2019 Vancouver – the Combined Scientific Conference of IACR and NAACCR

2019 Vancouver: the Combined Scientific Conference of NAACCR and IACR

June 9-13, 2019

The combined conference of North American Association of Central Cancer Registries (NAACCR) and IACR (International Association of Cancer Registries) for 2019 is a unique opportunity for professionals to network with colleagues conducting similar work globally. The conference is taking place June 9 – 13, 2019, in Vancouver, British Columbia, Canada.

The conference programme is available here:  https://www.naaccr.org/naaccr-iacr2019/#program


Epidemiologic Studies Using Cancer Surveillance Data

  • Descriptive Epidemiology
  • Cohort Studies
  • Survival Studies
  • Cancer in special populations
  • Cancer in populations around the world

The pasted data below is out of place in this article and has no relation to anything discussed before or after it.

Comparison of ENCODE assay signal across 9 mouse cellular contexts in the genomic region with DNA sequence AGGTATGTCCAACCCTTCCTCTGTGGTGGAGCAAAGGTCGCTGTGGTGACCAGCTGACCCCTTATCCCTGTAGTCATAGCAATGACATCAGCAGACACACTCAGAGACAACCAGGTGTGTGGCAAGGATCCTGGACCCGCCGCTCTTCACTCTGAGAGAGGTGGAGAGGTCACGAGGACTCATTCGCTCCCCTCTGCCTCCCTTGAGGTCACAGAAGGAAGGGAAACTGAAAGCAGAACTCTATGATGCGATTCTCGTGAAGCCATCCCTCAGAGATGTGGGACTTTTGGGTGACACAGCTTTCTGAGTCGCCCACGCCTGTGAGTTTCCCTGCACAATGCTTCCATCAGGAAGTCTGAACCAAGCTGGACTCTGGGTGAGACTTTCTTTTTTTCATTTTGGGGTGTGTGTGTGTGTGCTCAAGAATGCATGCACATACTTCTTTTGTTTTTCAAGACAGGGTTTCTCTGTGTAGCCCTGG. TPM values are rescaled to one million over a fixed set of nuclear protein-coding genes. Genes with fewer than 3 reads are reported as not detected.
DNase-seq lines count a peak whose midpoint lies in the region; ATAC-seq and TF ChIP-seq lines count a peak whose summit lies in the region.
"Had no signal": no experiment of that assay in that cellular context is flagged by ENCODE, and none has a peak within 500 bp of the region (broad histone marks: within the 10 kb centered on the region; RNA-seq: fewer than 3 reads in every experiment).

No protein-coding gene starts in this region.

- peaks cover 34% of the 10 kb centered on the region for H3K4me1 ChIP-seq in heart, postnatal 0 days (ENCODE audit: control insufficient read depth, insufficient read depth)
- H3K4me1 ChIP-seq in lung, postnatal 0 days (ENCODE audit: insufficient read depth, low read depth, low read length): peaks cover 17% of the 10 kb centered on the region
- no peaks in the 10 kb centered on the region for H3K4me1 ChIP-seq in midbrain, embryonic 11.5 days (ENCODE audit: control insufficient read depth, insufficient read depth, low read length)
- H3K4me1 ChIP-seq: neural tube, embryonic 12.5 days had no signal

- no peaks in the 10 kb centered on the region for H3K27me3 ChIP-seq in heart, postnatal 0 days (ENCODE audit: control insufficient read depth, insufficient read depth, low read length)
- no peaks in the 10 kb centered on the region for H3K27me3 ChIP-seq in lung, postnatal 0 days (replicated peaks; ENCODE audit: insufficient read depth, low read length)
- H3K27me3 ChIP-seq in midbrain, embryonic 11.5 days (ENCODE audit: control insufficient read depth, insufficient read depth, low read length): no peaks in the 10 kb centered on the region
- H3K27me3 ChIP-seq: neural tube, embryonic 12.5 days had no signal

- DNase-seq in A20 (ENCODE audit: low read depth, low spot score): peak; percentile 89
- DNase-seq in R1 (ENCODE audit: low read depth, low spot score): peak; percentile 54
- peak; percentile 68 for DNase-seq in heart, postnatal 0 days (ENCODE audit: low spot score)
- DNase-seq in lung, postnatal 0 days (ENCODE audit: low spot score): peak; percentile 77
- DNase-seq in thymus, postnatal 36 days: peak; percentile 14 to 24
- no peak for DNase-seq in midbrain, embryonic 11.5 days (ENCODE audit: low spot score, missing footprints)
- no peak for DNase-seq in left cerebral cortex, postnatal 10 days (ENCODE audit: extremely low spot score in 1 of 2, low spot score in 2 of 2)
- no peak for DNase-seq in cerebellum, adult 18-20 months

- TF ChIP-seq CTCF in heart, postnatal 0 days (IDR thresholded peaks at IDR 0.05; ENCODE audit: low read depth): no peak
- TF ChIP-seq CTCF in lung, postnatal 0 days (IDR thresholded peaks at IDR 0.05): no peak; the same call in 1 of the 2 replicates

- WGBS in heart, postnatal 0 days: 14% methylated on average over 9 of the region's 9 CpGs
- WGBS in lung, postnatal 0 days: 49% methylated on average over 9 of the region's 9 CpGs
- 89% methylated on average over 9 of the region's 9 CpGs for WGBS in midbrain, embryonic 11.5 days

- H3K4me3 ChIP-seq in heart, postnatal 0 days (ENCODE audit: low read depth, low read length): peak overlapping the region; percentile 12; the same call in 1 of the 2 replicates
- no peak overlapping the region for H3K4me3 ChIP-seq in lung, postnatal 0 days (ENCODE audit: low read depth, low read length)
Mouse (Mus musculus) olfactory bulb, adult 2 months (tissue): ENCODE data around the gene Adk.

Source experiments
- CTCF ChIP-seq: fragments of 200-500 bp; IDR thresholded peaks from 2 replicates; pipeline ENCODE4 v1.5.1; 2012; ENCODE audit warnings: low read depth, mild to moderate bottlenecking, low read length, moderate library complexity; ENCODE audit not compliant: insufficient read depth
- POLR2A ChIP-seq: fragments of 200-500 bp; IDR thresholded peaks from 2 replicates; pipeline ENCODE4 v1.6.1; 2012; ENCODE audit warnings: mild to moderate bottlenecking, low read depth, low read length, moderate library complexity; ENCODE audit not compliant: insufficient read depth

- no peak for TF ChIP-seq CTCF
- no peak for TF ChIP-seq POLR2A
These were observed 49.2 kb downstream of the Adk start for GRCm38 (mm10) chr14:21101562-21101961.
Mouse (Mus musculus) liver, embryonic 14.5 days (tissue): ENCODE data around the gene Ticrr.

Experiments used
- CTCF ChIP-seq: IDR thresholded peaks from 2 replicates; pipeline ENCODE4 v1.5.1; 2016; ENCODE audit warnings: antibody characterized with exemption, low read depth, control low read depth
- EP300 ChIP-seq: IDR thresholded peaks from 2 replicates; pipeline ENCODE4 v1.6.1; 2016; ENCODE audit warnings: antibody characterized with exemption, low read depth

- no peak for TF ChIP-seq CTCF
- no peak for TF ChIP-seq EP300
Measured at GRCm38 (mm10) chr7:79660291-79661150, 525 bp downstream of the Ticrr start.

• Cancers with changing or unusual patterns

New Directions

  • Visioning the future of cancer surveillance
  • Tissue repositories, biomarkers, prognostic factors
  • Technologic and scientific advances and innovations
  • New and emerging methods of data collection
  • Data collection in rural and remote areas

Tools for Cancer Registries

  • Statistical tools and methods
  • Estimating prevalence
  • Data visualization tools
  • Trends, projections, and estimating cancer burden
  • Innovative analytical methods

Childhood Cancers

  • Staging system
  • Surveillance issues specific to children
  • Epidemiology

Challenges & Solutions in Data Management

  • Using ancillary systems for core data management
  • Maintaining privacy & confidentiality
  • Variables for core cancer dataset
  • Transitioning to XML

Advanced Data Collection

  • Updates on international staging systems
  • Collection of recurrence and progression data
  • Collection of Treatment data

Data Collection and Operations

  • Data quality, control, & standards
  • Innovative data collection and/or consolidation
  • Overcoming issues with data sharing

Cancer Control

  • Targeting populations for intervention
  • Approaches for estimating cancer burden
  • Using registry data in a clinical setting
  • Obesity, HPV, or tobacco-associated cancers